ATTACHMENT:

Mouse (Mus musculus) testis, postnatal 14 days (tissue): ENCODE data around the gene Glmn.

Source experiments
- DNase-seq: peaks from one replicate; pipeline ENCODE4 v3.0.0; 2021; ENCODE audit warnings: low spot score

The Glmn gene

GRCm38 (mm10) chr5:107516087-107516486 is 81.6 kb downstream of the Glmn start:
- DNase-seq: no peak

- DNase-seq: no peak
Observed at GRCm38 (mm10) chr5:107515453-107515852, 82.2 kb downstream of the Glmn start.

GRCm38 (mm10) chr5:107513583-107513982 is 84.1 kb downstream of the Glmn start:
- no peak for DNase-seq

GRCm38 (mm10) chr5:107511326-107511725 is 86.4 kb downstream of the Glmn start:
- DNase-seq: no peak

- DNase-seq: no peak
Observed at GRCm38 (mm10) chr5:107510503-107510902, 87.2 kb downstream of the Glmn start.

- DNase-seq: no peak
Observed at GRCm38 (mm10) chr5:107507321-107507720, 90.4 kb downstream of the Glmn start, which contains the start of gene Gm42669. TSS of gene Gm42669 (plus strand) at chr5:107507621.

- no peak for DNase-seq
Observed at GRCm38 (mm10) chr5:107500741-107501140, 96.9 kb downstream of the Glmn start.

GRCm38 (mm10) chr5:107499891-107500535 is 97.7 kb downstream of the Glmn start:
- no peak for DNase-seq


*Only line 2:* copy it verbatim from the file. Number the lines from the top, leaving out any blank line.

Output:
Source experiments